This has always been the supplemental state funding challenge. It is why the Lone Star has not returned in full and why the Heartland Flyer remains stub ended in Oklahoma City. I speculate that until federal policy for Amtrak operational funding changes, you will not see many state funded routes introduced over the 500 mile – 10 hour transit time.

Evan Stair
Vice President – Oklahoma
Northern Flyer Alliance


Filed under: Amtrak, Passenger Rail Politics, Passenger Rail Transportatio Policy, Regional USA Passenger Rail

No groundswell to restore Amtrak Pioneer?

A guy named Brent Hunsaker on Channel 4 opines about Amtrak and the proposed restoration of service between Denver and Portland. The business geniuses that run Channel 4 nowhere (that I can see) tell us what city is served by their particular brand of misinformation. It must be a secret.

Once you get a piece of half baked statistical nonsense in the air, there’s no stopping it. I have a pretty good idea I know Mr. Hunsaker’s political and economic allegiances without asking, but let’s be generous. He perfectly reflects airlines, truckers, and the Tea Party crowd.

Republican Senator Mike Carpo of Idaho is apparently pushing for this because the train would make stops along the way in his home state.  Senator Carpo says Amtrak “has started a search for a consultant.”

Amtrak shut down the pioneer line in 1997.  Why?  — Because in 1996, it lost the railroad $20-million.

So they’re going to bring it back because… Why?  — So it can lose more money?

Are the people of Salt Lake or Seattle clamoring for it?  I am aware of no grassroots efforts.  (There are a couple blogs out there.)

So, can we expect that enough people will ride it so a $20-million dollar loss (in ’96 dollars) can be turned into a profit?  How about just break even?  Several airlines including Southwest fly the route.  I would be willing to bet my grandma’s nest egg that Amtrak would not be able to steal enough of their business to turn that loss into a profit.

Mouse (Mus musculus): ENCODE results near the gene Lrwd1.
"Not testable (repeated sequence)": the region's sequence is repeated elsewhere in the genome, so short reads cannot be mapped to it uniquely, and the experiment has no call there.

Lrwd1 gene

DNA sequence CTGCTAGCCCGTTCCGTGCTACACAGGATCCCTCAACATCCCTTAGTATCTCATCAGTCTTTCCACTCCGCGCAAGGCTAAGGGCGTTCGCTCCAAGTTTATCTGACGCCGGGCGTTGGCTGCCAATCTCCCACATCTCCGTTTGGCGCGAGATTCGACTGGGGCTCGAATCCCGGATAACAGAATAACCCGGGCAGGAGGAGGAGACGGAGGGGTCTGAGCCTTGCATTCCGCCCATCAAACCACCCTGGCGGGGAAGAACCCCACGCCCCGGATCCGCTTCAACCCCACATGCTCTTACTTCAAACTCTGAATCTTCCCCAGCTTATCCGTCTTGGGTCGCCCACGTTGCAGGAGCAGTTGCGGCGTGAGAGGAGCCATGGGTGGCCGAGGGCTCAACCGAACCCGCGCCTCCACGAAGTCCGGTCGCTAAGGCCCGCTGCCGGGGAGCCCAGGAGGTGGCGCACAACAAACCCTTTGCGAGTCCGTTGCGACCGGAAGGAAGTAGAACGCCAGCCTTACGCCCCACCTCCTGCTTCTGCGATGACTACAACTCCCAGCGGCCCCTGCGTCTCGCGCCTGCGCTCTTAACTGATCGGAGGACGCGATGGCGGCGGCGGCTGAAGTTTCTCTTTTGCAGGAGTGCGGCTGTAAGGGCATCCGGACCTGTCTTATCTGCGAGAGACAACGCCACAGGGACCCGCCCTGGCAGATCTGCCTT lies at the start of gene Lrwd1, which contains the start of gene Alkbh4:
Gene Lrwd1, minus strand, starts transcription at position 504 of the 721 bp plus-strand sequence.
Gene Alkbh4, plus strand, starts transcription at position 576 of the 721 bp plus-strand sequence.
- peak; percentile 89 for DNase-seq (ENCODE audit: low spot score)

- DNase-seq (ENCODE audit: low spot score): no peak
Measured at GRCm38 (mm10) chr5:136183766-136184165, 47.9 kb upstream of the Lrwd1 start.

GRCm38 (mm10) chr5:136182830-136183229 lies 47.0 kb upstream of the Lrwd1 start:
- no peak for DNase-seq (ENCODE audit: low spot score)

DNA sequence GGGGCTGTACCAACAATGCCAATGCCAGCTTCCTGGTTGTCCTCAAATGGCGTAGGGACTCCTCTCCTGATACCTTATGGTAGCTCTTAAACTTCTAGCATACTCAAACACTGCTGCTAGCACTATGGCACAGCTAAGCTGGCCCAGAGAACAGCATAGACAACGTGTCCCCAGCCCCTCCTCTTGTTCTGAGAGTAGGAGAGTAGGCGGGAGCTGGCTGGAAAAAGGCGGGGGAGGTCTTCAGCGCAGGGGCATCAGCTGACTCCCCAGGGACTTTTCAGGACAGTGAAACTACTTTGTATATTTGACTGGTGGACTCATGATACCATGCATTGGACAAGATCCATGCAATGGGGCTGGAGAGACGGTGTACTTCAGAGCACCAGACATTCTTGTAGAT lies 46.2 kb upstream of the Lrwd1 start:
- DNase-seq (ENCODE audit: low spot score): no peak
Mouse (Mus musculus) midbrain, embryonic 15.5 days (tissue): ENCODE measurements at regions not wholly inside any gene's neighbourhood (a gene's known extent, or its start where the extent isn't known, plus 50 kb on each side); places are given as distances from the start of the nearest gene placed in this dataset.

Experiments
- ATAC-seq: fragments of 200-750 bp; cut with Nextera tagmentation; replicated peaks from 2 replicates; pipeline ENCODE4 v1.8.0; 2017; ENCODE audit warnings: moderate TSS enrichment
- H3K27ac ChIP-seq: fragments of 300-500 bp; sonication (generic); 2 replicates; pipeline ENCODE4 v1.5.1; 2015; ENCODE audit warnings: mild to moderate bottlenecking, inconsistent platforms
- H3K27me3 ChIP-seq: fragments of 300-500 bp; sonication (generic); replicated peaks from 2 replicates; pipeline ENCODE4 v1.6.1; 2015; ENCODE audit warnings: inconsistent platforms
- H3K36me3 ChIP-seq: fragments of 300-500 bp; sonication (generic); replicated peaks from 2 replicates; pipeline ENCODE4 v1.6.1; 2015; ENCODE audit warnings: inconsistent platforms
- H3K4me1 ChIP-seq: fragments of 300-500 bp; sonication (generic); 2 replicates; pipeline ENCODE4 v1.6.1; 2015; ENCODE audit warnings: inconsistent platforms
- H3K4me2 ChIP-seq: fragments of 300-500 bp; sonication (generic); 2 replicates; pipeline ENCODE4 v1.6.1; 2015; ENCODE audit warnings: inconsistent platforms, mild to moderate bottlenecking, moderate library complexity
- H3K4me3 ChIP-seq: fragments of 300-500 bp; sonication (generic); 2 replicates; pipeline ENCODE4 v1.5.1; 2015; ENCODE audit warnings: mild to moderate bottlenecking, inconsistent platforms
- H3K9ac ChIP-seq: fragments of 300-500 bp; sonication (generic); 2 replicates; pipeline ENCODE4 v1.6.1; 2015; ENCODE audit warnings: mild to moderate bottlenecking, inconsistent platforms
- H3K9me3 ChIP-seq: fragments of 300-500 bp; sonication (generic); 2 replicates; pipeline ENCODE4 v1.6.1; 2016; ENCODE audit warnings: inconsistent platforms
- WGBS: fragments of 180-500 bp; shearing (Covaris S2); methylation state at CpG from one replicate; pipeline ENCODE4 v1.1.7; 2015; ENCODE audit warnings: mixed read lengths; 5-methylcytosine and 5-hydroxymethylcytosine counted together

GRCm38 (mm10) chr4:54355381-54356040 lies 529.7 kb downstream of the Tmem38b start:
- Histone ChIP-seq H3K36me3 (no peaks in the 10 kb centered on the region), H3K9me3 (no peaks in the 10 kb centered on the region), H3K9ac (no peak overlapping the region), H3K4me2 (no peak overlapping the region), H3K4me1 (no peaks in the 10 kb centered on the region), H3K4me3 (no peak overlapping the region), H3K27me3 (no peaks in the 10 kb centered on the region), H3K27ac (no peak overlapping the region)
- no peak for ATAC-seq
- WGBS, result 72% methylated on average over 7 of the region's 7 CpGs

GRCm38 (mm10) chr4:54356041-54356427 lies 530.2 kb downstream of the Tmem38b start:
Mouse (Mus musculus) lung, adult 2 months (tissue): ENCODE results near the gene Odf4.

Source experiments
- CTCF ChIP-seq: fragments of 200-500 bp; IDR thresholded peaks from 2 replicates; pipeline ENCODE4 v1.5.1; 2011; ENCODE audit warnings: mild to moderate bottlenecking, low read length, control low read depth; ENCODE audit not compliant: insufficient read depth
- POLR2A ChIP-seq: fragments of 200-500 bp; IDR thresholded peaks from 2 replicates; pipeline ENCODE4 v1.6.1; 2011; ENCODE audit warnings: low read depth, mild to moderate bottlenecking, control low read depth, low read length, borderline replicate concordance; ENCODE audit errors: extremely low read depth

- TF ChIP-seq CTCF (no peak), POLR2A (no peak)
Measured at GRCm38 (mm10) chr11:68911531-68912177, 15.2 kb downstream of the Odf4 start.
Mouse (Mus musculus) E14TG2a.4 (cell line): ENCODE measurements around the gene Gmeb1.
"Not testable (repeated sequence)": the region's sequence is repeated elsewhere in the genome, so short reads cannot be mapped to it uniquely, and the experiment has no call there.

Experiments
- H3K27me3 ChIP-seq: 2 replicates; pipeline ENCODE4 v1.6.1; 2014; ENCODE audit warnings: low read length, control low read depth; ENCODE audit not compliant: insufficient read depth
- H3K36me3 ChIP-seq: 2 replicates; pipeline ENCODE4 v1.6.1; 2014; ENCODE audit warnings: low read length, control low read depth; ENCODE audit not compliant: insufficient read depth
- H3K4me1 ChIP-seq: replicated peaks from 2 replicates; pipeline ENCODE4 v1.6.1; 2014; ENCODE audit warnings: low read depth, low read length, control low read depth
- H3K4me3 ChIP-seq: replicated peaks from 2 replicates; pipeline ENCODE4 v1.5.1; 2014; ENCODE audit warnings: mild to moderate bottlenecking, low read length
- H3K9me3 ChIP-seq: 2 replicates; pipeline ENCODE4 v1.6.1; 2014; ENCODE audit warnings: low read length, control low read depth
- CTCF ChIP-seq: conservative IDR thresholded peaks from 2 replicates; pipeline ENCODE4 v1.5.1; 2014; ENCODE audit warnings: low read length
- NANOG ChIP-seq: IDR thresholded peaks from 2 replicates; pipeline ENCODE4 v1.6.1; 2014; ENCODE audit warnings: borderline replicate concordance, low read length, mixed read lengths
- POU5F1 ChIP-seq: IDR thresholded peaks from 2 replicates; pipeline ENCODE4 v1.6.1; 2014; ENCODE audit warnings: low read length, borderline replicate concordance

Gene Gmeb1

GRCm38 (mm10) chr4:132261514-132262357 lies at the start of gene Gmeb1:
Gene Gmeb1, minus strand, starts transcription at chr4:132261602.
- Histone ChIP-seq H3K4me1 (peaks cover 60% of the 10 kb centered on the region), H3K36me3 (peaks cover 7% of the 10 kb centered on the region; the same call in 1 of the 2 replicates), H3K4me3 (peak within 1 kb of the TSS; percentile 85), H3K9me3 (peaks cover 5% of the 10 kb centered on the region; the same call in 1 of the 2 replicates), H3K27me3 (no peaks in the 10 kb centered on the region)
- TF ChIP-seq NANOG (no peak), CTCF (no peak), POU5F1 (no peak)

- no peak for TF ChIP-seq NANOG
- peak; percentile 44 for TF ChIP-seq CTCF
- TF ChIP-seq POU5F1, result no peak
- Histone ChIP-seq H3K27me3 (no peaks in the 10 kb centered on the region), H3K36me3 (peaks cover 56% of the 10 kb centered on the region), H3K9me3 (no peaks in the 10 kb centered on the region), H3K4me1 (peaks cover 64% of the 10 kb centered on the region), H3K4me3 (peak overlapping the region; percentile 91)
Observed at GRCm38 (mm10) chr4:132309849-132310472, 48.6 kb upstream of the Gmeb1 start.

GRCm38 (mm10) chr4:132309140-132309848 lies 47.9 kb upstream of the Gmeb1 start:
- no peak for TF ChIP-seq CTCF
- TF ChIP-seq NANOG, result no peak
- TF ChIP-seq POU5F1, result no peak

I did a little checking and Boise is very well served by air carriers. Yes, Southwest goes to Boise, but not Cheyenne or the other smaller towns. served by Amtrak. Urban elitists do not understand that, out here in middle America, people do not ride Amtrak trains from end to end. Amtrak is a transportation service for rural areas.

The $20 million thing is  figured used against every long distance train. I have never been able to figure out how it is calculated, but it is unquestionably true that Amtrak requires a subsidy. Hunsaker’s crowd would have you believe that highways don’t cost anything and trucks don’t tear them to pieces.

It is kind of funny that every industrialized nation on earth has a decent network of passenger trains, except the one that is run by big money special interests.

Let’s see: Cheyenne, Green River, Pocatello, Shoshone, La Grande, Pendleton, and The Dalles. All small to medium towns and each needing transportation service. Why should it depend on whether they can make enough noise to penatrate the lofty glass castles of urban snobs?

And it’s not as if airlines have been wonderfully well-managed (except Southwest) and dutifully serving the public interest. So back off on Amtrak.

Filed under: Amtrak, Passenger Rail Transportatio Policy, Regional USA Passenger Rail

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April 2009